3.9 out of 5 stars
Most helpful consumer reviews
4 out of 5 stars
Great, until the 2017 was released
2015 Mazda CX-5 Grand Touring 4dr SUV (2.5L 4cyl 6A)
Dec 2014- I just traded in a 2015 Accord sedan (which had multiple problems) for the 2015 CX-5. I prefer the style and drive of Mazda models. The seats in the CX5 are supportive and comfortable (apart from the head restraint which is not comfortable for short people) The Bose system sounds fine to me--not great-- but good enough. The interior noise level (I checked with a decibel … meter) is not great, but is equivalent to other SUVs in this price range. The car is relatively smooth on bumpy roads. The CX5 is known for being a pleasure to drive- sporty for an SUV with great handling. The electronic multifunction interface is not great. it is a bit slow and sometimes requires multiple entries. I am not able to download my messages. Also, the screen should be bigger. Fuel economy was lower than advertised. Only 28.5 on the hightway at 70 mph. 2017-- So, living in Florida, I found that the car took a long time to cool off, due to the lack of air conditioning vents in the back. Also, I just got tired of the road roar, especially on the highway. I'm trading it in for the 2017, which has loads of improvements. Still sticking with the CX5 , which gave me no problems while I owned it.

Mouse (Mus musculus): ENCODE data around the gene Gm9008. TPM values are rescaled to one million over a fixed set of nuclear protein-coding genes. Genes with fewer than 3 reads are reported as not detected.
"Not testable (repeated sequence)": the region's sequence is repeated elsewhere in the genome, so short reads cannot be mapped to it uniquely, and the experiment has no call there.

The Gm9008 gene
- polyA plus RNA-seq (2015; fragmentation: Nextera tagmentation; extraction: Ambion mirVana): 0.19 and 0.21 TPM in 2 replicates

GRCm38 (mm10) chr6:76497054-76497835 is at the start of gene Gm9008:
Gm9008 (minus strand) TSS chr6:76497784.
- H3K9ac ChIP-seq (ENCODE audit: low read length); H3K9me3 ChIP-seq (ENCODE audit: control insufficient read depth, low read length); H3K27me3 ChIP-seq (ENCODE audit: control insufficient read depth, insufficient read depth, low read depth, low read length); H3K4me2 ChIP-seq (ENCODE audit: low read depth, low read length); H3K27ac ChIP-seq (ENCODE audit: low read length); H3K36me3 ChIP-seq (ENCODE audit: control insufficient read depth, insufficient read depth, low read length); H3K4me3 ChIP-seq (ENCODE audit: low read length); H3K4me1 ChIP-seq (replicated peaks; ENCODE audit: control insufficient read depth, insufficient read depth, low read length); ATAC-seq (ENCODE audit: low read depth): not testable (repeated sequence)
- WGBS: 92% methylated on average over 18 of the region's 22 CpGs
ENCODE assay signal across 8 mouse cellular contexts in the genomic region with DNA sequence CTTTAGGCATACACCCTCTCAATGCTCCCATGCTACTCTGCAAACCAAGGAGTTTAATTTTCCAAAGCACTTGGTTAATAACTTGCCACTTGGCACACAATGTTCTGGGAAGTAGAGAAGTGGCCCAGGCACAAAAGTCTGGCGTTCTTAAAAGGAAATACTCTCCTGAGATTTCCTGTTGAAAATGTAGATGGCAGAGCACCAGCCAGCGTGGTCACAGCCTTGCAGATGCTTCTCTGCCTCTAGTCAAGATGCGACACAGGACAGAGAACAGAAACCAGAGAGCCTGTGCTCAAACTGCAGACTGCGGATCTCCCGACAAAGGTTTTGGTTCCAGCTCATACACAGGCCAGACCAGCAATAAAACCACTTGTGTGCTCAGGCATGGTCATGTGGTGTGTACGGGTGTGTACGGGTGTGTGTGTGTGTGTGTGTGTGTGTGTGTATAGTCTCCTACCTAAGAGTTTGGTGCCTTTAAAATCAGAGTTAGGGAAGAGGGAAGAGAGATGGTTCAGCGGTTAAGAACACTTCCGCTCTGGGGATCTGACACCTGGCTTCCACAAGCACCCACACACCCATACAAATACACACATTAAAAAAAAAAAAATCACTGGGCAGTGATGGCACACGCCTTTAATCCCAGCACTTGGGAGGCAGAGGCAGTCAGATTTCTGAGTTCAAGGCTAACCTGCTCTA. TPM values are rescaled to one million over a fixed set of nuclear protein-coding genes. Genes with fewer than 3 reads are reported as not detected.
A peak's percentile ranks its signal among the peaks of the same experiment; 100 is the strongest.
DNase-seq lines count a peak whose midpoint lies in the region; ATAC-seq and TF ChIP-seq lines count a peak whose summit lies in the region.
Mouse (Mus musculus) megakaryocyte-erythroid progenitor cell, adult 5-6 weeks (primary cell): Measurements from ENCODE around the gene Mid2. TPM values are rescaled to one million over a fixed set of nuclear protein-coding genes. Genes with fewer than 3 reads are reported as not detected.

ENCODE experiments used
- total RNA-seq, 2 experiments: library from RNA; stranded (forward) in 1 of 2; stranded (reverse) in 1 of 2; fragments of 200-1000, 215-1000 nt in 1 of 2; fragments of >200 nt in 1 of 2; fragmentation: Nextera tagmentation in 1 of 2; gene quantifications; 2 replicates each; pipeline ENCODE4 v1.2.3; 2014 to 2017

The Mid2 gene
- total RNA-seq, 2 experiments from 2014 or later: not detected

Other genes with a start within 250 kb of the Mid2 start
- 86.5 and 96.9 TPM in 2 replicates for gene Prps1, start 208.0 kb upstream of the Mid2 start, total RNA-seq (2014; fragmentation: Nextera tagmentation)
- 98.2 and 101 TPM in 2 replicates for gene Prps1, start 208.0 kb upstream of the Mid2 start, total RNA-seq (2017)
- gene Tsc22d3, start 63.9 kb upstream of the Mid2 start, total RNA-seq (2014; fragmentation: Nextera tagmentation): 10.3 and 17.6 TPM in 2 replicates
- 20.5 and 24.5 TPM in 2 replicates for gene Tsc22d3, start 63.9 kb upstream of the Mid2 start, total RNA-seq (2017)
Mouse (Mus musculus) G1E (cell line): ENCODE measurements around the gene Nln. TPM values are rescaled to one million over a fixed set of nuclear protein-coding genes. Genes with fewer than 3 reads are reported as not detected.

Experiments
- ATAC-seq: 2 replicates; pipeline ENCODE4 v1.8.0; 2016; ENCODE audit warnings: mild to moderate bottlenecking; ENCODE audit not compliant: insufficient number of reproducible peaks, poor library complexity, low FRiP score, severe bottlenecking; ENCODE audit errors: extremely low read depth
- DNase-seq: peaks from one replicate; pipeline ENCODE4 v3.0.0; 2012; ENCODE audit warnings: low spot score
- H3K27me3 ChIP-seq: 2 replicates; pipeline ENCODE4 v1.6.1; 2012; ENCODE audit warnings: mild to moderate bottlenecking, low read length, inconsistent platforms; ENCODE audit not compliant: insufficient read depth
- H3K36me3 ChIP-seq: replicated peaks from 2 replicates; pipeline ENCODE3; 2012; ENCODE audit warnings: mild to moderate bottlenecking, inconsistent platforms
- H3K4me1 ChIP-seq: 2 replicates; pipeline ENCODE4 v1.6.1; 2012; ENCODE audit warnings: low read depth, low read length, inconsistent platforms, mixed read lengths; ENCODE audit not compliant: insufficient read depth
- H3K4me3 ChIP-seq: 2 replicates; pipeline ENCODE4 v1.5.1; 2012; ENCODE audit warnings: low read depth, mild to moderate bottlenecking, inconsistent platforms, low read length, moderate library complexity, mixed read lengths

5 out of 5 stars
love it but the 2016 is on the way
2015 Mazda CX-5 Grand Touring 4dr SUV AWD (2.5L 4cyl 6A)
Bought the Grand Touring AWD in August now has 5,000 miles. I bought the reflex blue color which is hard to find. Get a lot of good comments on it. I love the ride, the stereo sounds great. Good acceleration for a 4 cylinder. Others have complained about the touchscreen but I have no problem with it. I just saw the 2016 is coming out in June. Classic Mazda dealership was great. … Will most likely buy another one when i get tired of this one! Now have 35,000 miles on it. Found out that the reason for the poor road noise is the tires. I bought Michelin Premier Tires as a replacement and the car rides smoother and much quieter. Also wish the car had heated steering wheel. Overall a good car and may buy another one in a few years.